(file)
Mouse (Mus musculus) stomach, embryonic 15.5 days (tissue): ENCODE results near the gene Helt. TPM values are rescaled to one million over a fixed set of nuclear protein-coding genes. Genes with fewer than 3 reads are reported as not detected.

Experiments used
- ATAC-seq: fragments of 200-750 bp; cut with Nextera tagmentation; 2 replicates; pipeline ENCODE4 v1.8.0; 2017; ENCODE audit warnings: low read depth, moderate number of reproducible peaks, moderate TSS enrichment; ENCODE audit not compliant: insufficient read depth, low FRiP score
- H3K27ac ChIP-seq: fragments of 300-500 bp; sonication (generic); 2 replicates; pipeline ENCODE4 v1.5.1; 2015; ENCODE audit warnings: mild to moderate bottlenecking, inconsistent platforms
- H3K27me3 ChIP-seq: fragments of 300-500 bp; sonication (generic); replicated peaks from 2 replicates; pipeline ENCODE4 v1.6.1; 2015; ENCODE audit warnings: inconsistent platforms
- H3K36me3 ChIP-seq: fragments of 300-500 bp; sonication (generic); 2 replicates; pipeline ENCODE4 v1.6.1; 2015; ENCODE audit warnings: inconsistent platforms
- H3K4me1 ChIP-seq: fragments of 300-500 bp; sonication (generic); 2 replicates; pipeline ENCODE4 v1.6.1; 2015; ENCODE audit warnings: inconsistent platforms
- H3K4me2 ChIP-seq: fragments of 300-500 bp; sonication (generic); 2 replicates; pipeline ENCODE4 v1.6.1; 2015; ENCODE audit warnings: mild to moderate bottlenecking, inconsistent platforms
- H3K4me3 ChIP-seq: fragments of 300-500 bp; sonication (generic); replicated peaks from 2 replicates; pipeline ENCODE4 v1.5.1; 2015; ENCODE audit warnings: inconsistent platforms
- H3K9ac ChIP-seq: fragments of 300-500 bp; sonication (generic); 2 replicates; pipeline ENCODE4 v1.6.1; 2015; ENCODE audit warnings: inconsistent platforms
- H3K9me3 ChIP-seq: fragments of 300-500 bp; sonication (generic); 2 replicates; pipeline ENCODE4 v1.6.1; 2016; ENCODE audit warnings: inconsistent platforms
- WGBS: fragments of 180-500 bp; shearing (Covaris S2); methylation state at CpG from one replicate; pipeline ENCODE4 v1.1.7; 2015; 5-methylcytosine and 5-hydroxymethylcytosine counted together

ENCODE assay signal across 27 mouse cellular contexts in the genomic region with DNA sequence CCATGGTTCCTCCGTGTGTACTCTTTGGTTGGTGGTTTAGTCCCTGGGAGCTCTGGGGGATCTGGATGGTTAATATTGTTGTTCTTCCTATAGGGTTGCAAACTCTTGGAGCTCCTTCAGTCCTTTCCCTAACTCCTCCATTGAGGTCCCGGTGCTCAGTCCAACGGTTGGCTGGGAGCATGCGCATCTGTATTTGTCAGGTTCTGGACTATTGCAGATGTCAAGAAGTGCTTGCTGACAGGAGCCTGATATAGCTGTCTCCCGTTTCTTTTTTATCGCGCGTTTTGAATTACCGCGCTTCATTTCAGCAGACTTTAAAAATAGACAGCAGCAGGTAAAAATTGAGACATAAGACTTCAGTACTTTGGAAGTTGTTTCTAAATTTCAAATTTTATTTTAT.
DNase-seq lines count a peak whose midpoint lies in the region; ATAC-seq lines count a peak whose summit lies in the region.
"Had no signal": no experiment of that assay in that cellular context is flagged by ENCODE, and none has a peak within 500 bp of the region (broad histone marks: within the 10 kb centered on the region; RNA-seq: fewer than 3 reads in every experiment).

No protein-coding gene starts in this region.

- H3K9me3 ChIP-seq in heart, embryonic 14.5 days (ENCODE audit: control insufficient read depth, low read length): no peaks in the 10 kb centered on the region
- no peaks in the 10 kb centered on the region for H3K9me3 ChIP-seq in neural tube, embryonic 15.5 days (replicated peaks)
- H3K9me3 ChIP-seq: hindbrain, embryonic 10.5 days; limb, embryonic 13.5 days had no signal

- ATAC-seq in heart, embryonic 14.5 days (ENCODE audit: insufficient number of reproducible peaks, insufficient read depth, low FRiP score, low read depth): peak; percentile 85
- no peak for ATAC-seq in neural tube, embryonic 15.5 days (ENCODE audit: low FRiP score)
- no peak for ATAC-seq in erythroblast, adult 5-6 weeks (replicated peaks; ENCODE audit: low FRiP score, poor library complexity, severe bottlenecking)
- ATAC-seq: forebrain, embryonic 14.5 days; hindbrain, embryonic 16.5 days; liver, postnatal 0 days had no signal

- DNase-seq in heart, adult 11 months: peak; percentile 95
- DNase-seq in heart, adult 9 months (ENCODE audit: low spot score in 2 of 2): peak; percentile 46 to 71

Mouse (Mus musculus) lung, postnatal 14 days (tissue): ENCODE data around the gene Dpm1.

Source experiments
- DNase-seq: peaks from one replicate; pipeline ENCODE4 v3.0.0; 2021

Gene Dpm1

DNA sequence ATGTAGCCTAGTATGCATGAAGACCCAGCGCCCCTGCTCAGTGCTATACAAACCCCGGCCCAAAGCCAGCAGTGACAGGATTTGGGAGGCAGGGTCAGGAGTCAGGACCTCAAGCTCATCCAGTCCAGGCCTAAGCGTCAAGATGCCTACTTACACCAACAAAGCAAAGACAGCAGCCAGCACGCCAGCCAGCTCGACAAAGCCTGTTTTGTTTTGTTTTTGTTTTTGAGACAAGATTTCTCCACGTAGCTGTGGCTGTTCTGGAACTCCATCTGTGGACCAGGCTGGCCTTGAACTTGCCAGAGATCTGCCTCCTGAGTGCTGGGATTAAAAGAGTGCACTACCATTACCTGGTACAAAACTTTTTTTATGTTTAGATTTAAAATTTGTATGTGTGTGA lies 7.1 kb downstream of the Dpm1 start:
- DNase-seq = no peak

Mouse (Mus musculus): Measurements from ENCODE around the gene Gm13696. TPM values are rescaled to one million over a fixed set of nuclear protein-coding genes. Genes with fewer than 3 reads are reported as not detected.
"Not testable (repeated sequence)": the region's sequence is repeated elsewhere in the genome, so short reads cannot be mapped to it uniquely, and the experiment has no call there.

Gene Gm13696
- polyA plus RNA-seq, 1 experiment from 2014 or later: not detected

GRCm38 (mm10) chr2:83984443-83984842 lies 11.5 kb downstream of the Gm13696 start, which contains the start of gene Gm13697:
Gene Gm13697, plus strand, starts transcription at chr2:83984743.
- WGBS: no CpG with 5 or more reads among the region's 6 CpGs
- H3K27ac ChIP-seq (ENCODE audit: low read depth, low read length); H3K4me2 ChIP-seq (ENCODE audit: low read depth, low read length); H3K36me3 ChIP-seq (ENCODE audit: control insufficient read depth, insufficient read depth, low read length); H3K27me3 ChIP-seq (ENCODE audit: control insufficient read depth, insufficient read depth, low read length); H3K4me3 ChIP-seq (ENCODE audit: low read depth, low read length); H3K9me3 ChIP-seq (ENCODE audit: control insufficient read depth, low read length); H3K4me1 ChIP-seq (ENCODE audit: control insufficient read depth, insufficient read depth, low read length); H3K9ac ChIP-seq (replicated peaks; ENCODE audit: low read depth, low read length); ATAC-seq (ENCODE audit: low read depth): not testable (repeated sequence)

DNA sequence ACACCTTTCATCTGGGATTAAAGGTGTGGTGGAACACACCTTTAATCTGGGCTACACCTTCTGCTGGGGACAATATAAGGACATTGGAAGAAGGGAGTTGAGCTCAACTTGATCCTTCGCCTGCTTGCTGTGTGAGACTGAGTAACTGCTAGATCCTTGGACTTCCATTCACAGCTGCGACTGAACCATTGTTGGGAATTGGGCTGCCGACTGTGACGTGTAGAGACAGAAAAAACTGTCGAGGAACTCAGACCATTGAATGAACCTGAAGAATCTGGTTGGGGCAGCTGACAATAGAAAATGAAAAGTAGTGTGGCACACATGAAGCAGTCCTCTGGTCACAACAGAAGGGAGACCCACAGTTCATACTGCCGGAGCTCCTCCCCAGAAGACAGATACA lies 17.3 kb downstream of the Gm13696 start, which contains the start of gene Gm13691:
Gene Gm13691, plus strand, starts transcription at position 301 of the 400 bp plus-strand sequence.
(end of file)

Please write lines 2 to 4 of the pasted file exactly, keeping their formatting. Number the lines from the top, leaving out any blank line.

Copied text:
Experiments used
- ATAC-seq: fragments of 200-750 bp; cut with Nextera tagmentation; 2 replicates; pipeline ENCODE4 v1.8.0; 2017; ENCODE audit warnings: low read depth, moderate number of reproducible peaks, moderate TSS enrichment; ENCODE audit not compliant: insufficient read depth, low FRiP score
- H3K27ac ChIP-seq: fragments of 300-500 bp; sonication (generic); 2 replicates; pipeline ENCODE4 v1.5.1; 2015; ENCODE audit warnings: mild to moderate bottlenecking, inconsistent platforms